Tuesday, June 26, 2007

On the Ground with Jim Cook: Images and Observations from the Philippines

Part One

The Philippines. I’m back. It’s hard to believe that it’s been 21 years since my first visit (check out the photo below), to this nation comprised of over 7,000 islands. It’s also hard to imagine that I would make as many trips here as I have. I lost count a few years ago at 25.

I just arrived yesterday in Manila. I’m now at the airport again, about to make the quick (45 minute) trip to the Bicol region, where we sponsor nearly 40,000 children in and around the cities of Legaspi and Tabaco.

The Philippines, the country where we have the largest number of sponsored children, has always been a favorite visit destination of sponsors. The U.S. presence, with military bases here until a few years ago (Clark Air Force Base and Subic Bay Naval Base), kept the Philippines in the forefront of the U.S. consciousness. Also, I reflected that when I first visited, the prominent role the Philippines played in World War II was a far less distant memory than it probably is today.

One thing about the Philippines: it’s a long, long way from the United States. From where I live in Kansas City, it’s about 26 hours of travel, door to door. It’s kind of tiring.

But it’s worth it. The Philippines is a beautiful country, full of really nice people. Sadly, many of these really nice people are living in really awful poverty, and that’s where Children International and our sponsors come in. Sponsors have been making a huge difference in the lives of the children and the families we’re helping…and the communities…and in some cases, entire islands and villages.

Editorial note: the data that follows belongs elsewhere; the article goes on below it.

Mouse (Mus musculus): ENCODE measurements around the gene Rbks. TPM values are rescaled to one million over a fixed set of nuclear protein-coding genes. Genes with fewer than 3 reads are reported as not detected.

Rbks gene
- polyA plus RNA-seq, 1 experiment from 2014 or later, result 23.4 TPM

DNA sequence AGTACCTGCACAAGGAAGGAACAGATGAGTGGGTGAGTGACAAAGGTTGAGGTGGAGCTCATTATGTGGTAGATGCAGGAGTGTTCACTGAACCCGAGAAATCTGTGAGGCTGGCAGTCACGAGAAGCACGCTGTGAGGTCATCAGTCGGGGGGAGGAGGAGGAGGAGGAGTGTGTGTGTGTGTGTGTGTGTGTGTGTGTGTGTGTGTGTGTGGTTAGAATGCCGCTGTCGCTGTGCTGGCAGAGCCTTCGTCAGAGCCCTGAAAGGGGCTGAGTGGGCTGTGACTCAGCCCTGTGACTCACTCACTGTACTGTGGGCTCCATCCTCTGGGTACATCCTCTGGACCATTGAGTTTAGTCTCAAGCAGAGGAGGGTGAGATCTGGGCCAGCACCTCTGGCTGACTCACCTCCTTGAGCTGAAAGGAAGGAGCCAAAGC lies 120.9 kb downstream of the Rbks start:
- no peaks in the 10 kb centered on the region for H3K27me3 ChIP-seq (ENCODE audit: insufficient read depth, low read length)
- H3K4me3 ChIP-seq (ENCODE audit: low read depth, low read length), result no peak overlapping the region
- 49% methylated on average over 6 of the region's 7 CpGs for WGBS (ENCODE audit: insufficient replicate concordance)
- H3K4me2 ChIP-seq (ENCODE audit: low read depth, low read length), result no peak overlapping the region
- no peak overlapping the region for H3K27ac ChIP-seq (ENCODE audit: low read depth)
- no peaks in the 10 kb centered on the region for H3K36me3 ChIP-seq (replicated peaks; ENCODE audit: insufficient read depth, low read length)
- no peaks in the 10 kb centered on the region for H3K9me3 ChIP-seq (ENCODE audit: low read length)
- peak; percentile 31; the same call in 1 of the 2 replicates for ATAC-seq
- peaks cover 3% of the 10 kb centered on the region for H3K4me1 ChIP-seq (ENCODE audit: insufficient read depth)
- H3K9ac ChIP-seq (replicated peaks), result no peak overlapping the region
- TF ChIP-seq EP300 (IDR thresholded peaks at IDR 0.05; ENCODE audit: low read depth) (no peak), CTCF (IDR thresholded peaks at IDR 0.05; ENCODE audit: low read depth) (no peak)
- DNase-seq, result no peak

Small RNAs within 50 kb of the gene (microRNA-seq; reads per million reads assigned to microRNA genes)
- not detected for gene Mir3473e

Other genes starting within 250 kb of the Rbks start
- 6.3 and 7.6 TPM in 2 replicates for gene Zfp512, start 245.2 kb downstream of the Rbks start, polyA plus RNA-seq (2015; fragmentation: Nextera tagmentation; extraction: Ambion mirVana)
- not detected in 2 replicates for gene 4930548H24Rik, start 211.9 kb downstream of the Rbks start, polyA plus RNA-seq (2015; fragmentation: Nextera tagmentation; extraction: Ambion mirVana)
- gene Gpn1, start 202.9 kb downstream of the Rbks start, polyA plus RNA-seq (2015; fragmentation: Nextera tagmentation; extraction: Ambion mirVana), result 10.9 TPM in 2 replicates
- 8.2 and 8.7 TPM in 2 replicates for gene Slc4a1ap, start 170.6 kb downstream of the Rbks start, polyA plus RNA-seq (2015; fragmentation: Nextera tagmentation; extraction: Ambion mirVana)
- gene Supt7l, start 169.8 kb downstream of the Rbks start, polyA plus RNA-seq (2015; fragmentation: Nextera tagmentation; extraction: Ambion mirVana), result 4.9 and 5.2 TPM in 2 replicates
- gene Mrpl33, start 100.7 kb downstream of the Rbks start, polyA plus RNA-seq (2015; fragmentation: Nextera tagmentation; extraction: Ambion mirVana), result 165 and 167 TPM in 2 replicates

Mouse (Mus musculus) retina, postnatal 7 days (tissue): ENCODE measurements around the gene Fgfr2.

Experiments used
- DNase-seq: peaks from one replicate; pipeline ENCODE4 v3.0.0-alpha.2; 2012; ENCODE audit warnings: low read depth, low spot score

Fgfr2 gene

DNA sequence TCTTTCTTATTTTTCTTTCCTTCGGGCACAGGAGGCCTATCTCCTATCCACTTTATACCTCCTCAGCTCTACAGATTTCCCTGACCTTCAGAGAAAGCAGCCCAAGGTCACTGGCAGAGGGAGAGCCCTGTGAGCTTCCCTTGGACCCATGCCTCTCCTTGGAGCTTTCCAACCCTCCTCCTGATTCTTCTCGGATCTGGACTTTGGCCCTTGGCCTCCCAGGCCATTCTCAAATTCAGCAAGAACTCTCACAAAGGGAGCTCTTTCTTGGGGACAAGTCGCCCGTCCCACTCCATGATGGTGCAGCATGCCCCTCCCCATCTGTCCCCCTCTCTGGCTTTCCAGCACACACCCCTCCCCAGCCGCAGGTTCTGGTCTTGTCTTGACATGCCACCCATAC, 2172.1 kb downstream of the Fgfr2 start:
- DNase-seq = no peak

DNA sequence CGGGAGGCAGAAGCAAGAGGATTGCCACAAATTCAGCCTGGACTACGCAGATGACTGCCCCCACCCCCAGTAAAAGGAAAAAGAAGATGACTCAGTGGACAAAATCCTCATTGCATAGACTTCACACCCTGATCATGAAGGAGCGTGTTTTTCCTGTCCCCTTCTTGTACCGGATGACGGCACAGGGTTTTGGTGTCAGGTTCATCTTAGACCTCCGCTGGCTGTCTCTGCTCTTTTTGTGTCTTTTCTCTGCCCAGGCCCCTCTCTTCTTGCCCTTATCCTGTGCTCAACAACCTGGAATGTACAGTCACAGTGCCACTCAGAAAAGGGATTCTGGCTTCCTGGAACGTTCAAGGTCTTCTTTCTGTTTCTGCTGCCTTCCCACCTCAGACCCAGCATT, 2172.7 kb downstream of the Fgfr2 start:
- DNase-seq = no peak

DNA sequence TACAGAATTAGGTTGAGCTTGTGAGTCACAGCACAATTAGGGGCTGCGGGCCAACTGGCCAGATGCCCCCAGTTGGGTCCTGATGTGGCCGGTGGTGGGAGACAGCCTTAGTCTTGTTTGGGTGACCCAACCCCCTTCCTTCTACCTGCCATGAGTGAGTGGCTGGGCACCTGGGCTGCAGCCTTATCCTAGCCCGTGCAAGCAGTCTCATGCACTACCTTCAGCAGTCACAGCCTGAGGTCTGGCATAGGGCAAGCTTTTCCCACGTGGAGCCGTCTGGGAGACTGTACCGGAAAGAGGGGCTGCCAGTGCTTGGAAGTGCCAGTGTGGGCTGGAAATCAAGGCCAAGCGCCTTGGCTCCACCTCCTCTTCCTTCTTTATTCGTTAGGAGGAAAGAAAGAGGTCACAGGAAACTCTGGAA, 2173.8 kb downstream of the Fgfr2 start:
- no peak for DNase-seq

I really look forward to flying to Legaspi. Our staff there is led by Dr. Zaldy Abainza. Zaldy’s tenure with the organization exceeds mine; I vividly remember meeting him on that first trip 21 years ago.

Another reason I look forward to Legaspi is to once again see Mount Mayon, one of the most beautiful (and still active) volcanoes. It is a near perfect cone, rising dramatically from sea level—from the sea itself, in fact!—to a height of over 8,600 feet.

The volcano’s benign beauty belies her somewhat capricious and unpredictable behavior…her eruptions can be deadly.

Legaspi and Tabaco are also known for being in “typhoon alley,” and this well-deserved reputation is seemingly reinforced annually. In fact, one of the primary reasons for my visit is to see damage from a series of typhoons about seven months ago. These typhoons, led by “Super Typhoon” Durian (a super typhoon has winds in excess of 150 miles per hour), scoured much of the Legaspi area and, to a slightly lesser extent, Tabaco.